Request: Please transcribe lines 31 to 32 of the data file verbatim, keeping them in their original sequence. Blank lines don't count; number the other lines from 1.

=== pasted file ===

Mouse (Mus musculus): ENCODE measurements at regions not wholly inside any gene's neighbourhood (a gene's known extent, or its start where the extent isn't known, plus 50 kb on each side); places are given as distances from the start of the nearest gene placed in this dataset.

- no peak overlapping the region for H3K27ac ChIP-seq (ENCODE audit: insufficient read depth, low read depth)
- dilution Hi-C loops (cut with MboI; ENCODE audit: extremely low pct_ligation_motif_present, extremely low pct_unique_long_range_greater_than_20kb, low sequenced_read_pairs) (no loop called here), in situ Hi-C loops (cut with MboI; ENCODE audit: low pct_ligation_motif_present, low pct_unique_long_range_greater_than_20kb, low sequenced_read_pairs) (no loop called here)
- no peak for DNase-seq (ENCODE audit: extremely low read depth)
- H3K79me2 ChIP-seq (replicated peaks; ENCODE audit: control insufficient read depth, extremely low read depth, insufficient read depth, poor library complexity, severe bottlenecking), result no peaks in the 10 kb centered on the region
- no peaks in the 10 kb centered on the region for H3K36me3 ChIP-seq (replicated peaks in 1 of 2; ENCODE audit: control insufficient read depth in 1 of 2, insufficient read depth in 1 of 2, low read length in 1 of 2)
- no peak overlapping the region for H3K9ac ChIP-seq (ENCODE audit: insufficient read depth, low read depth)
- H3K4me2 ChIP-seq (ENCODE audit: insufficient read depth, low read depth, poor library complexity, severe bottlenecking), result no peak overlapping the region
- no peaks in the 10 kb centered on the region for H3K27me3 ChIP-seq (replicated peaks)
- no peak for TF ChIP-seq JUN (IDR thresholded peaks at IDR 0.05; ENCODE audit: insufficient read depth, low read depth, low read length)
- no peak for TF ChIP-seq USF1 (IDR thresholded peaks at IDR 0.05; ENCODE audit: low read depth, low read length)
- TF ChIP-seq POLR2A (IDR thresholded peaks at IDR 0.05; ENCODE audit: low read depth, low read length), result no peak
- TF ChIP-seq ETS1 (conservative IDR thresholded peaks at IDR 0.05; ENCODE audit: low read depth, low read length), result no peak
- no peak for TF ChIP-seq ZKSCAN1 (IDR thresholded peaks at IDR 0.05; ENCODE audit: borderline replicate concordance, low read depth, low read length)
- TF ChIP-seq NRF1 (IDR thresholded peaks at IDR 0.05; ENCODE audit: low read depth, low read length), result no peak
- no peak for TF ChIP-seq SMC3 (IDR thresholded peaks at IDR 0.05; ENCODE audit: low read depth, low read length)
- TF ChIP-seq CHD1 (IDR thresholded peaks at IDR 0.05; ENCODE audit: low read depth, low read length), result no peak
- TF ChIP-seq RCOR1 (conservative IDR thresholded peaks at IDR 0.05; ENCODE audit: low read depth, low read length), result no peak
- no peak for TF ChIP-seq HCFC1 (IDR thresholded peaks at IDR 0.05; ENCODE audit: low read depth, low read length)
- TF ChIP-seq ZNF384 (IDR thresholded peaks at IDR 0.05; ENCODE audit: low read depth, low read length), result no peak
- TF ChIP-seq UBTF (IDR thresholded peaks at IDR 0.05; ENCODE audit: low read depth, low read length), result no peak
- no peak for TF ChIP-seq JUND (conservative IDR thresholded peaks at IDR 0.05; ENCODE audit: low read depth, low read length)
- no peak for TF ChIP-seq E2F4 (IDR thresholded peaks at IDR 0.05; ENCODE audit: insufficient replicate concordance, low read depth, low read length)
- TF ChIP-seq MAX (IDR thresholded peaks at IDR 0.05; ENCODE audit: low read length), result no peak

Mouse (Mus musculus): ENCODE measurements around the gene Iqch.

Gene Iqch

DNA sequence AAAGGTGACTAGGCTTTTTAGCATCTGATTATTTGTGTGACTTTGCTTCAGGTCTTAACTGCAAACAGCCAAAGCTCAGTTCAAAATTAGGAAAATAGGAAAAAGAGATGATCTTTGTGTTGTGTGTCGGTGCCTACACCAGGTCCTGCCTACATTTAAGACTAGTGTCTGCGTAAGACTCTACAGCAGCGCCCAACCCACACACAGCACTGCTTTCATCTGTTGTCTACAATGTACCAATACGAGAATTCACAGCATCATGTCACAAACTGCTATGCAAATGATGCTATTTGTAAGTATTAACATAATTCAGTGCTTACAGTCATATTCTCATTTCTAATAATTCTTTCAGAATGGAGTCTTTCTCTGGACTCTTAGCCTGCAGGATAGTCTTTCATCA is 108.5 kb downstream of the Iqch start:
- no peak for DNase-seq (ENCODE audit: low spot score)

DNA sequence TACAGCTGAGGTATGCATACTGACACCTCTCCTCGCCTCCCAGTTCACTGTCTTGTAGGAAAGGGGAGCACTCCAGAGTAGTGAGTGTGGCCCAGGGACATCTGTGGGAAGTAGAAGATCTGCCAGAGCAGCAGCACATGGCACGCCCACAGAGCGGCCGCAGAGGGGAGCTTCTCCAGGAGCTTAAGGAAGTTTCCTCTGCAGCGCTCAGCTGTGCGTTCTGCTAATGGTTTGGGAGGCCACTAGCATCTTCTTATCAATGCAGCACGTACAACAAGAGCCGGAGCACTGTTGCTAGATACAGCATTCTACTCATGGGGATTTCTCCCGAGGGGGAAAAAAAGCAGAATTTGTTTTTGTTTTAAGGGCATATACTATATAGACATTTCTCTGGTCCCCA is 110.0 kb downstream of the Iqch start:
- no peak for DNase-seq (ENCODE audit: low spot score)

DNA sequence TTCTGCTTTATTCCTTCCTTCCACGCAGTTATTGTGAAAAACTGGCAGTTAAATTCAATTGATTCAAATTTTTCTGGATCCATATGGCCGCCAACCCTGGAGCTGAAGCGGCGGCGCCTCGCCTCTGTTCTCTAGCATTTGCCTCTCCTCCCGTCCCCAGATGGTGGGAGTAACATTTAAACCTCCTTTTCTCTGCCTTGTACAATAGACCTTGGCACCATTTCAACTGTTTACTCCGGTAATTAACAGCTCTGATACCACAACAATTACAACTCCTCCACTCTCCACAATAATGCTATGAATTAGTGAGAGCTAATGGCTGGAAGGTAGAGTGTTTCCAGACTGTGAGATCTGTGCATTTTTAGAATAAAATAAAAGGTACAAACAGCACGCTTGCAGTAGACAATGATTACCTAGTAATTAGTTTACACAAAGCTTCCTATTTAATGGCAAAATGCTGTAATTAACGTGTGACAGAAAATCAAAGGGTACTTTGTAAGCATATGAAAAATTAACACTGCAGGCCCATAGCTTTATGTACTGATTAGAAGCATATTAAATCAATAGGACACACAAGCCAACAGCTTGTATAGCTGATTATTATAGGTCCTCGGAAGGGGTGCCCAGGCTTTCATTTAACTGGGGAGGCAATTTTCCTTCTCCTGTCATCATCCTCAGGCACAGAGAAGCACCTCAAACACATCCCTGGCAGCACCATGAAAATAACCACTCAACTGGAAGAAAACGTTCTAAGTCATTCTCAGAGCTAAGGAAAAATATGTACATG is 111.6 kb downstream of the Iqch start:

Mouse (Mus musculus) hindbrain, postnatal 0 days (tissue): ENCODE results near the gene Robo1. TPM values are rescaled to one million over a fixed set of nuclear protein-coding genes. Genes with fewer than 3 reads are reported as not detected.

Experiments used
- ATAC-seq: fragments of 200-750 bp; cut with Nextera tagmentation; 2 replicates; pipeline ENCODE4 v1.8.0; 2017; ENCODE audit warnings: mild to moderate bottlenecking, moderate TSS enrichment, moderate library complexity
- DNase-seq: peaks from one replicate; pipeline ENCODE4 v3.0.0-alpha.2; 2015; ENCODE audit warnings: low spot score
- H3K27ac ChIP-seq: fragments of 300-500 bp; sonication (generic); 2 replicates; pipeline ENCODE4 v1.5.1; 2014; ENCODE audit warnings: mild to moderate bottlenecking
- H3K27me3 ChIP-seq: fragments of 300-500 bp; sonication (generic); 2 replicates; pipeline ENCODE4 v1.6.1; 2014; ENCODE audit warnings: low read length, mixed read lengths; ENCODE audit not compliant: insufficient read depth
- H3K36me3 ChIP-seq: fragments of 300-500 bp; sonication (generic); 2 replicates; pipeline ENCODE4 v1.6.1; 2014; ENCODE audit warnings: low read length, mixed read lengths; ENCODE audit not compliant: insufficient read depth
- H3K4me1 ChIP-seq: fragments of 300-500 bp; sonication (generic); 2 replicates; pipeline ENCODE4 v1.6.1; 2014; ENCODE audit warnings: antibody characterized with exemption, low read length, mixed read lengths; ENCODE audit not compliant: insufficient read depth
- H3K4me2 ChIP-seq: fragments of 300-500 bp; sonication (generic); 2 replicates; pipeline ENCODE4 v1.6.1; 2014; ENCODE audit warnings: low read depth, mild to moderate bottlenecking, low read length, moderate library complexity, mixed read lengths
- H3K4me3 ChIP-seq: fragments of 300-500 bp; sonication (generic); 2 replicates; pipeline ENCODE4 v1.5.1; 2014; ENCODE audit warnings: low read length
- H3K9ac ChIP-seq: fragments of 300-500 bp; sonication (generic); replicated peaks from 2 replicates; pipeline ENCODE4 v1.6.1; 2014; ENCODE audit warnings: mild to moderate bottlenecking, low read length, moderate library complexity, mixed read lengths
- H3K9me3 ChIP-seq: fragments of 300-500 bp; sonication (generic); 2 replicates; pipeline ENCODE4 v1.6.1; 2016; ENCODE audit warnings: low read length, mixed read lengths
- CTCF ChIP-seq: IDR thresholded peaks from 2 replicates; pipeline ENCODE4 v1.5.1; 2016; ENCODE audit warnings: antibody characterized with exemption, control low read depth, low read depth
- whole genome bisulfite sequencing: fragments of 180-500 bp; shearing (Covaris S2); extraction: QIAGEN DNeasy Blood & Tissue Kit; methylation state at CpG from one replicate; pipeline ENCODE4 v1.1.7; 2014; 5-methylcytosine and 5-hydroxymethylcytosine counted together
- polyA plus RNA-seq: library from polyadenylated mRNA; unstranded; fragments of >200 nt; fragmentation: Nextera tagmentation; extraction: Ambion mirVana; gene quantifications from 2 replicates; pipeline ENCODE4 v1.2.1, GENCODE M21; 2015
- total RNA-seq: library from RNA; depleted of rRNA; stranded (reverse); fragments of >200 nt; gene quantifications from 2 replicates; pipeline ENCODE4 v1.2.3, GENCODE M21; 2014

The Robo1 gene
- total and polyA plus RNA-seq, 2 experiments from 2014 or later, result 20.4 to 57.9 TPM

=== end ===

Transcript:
DNA sequence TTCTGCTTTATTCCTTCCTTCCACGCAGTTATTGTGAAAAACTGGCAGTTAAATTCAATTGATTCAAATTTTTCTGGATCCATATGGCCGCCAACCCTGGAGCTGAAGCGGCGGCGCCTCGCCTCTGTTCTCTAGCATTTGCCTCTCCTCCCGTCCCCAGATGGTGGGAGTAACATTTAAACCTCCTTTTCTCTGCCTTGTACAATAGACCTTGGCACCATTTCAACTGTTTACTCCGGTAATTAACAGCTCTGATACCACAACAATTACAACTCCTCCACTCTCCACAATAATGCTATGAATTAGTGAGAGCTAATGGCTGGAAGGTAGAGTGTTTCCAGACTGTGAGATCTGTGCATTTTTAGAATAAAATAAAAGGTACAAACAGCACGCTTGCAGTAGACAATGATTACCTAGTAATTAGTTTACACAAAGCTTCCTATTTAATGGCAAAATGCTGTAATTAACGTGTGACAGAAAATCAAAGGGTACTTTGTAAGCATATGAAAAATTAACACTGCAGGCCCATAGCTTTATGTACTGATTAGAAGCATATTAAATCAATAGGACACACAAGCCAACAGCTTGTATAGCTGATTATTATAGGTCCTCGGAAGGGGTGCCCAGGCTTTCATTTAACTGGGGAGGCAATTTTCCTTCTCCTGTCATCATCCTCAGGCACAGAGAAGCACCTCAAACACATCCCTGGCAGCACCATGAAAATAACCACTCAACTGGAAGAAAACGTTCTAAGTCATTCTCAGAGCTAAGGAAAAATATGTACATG is 111.6 kb downstream of the Iqch start:

Mouse (Mus musculus) hindbrain, postnatal 0 days (tissue): ENCODE results near the gene Robo1. TPM values are rescaled to one million over a fixed set of nuclear protein-coding genes. Genes with fewer than 3 reads are reported as not detected.